Indiana senators split on whether new taxes needed to help trim deficit

U.S. Sens. Joe Donnelly and Dan Coats offer differing takes on need for new revenue, taxes, to help cut the U.S. deficit. Donelly says that's OK, within certain limits, Coats says no way.
Posted on Feb. 13, 2013 at 12:00 a.m.

Indiana’s two U.S. senators are split on whether new revenue — tax hikes — should be part of any deficit-reduction plan.

Responding to President Obama’s State of the Union address, Sen. Dan Coats, a Republican, blasted the notion.

“Hoosiers and Americans across this country are taxed enough,” he said Wednesday, Feb. 13, in a speech on the Senate floor, posted to his YouTube page. “Washington cannot keep asking hardworking Americans to dig deeper and pony up more money so that the federal government can spend more. The American people are not falling for that.”

Meanwhile, Sen. Joe Donnelly, a Democrat, supports the idea, to a degree, as long as middle-income people aren’t impacted. He alluded specifically to what’s termed a carried-interest loophole, a tax break that benefits hedge fund managers, suggesting those sorts of rules need to be changed.

“It’s not fair for an Elkhart firefighter to be paying a higher tax rate than a Wall Street hedge fund manager,” Donnelly said in a conference call Wednesday from Washington D.C. with reporters. He’d favor searching out new sources of revenue “but it would not be from middle-class families.”

Donnelly went on to cite the case of General Electric, saying the firm paid no federal income taxes last year and that his aim is that companies and taxpayers ”just simply pay their fair share.”

In addressing the ballooning U.S. deficit, Obama on Tuesday, Feb. 12, called for a mix of spending cuts and new revenue. He specifically touted elimination of tax loopholes and deductions “for the well-off and the well-connected.”

Coats, in his comments, charged that the president hasn’t acknowledged the seriousness of the U.S. debt, measuring an estimated $16.5 trillion, and said the focus should be spending cuts.

“Mr. President, I urge you to focus on fixing our country’s fiscal health,” Coats said. “You don’t do that by raising taxes. You do it by enacting bold spending reforms. You do it by reducing our debt. You do it by creating a budget so we can live within our means.”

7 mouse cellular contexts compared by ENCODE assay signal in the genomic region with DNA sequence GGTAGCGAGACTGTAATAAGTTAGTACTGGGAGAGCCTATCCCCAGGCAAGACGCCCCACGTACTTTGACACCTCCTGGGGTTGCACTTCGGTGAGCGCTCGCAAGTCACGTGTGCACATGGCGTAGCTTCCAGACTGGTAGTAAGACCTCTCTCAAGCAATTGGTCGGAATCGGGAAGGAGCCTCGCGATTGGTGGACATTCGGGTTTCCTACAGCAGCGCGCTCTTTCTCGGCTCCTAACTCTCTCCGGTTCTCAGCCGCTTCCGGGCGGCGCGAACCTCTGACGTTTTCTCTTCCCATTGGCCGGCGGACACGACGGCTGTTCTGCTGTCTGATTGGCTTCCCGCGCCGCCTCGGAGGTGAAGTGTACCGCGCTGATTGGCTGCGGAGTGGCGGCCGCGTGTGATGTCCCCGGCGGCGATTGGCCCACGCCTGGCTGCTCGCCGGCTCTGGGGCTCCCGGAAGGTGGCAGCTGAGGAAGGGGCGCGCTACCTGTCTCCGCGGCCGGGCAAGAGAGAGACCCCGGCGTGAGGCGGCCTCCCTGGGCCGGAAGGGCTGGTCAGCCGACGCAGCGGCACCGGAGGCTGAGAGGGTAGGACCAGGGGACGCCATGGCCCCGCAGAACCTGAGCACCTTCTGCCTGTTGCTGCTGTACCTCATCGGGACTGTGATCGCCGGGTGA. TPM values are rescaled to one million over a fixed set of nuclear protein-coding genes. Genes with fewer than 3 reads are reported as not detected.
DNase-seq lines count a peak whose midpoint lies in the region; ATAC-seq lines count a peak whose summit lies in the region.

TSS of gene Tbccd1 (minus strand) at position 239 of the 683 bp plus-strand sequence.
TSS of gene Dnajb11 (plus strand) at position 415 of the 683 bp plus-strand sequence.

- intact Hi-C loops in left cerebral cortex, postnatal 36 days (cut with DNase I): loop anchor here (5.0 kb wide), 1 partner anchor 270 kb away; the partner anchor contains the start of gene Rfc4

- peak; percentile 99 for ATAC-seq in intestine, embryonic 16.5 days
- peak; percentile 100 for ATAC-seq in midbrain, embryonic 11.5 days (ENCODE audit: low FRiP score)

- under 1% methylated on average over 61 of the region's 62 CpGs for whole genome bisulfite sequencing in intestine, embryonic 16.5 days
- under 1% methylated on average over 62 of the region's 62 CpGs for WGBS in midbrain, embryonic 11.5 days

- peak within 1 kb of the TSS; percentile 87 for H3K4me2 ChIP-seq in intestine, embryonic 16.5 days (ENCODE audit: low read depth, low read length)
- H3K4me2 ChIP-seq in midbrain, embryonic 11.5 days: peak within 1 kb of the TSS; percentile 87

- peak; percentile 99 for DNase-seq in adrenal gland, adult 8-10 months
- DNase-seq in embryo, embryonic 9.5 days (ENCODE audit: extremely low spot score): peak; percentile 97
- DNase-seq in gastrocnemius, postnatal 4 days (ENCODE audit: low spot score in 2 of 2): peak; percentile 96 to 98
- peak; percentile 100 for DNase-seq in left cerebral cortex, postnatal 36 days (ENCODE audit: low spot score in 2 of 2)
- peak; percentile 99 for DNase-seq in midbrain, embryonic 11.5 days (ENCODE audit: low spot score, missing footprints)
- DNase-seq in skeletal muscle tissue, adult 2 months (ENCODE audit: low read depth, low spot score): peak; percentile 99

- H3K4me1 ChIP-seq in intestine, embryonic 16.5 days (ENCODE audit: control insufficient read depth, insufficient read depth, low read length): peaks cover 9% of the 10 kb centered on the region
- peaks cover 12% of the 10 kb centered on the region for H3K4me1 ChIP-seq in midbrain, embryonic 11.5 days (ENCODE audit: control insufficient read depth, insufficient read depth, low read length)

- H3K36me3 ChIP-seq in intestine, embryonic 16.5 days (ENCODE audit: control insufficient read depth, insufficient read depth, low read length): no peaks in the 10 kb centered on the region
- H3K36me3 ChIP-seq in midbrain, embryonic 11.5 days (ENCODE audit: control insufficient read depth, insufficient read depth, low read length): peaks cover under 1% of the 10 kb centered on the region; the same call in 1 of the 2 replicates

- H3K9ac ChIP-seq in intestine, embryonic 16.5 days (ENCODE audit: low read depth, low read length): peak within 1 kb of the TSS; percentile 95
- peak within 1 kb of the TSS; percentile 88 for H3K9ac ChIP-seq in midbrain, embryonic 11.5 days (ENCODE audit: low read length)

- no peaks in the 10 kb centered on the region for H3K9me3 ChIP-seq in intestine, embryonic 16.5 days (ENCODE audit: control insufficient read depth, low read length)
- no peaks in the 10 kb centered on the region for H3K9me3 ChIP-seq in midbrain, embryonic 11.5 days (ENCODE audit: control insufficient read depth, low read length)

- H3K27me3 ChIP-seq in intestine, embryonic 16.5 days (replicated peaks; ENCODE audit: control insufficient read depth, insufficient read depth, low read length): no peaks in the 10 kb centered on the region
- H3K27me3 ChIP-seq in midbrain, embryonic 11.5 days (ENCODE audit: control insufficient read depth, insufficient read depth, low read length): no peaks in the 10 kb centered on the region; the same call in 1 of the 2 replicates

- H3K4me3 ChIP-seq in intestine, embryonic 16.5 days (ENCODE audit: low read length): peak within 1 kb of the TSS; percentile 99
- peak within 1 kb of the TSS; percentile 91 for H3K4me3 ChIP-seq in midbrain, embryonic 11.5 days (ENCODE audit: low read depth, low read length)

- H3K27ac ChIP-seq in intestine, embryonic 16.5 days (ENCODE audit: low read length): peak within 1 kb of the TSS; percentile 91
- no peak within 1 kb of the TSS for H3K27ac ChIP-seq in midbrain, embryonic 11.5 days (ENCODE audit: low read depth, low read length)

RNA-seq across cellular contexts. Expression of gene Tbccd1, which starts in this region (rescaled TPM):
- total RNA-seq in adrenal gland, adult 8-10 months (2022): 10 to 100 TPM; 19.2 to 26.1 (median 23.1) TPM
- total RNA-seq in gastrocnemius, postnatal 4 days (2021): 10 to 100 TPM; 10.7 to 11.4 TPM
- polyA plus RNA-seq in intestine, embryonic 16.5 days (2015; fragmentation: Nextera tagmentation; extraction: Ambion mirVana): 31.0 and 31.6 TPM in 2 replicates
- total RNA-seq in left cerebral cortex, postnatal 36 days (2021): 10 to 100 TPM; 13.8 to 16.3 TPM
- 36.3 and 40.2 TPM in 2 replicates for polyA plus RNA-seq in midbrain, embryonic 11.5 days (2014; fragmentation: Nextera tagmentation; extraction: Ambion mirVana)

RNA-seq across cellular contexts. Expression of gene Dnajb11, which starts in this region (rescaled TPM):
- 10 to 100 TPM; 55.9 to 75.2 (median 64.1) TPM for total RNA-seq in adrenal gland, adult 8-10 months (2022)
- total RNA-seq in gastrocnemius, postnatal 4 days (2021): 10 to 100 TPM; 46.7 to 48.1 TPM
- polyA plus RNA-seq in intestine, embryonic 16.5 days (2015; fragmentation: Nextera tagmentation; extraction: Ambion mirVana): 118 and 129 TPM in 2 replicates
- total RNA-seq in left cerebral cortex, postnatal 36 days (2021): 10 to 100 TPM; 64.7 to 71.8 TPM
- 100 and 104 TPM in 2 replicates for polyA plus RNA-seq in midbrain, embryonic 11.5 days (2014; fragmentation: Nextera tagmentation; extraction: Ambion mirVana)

U.S. Rep. Jackie Walorski, a Republican from the Elkhart area, also expressed opposition to new taxes.

“The formula to revitalizing this economy is not more government, more costly regulation, or higher taxes,” Walorski said in a statement in response to Obama’s speech. “We’ve tried that approach. It has yielded more debt, a stalled economy, and political gridlock.”

Trimming federal spending has been and will likely be a continued focus of debate among U.S. lawmakers in weeks to come. A series of broad-based automatic spending cuts, sequestration, are set to take effect March 1. U.S. leaders have been trying to craft an alternative to avoid the harshest impacts of the expected change.


Donnelly’s conference call, focusing on his support for the Violence Against Women Act, a measure meant to aid victims of sexual assault, domestic violence and stalking, covered several topics.

Ÿ Minimum wage: Donnelly expressed hesitancy about raising the federal minimum wage, as proposed by Obama Tuesday. He’s “very, very guarded” about the notion, he said, favoring instead creation of a climate allowing small businesses to grow.

Ÿ Guns: He said the focus of gun control efforts should be in areas where success is most possible, specifically in broadening background check requirements to make sure the mentally ill and those with criminal records can’t get weapons. “I’m trying to focus on what can get done,” he said.


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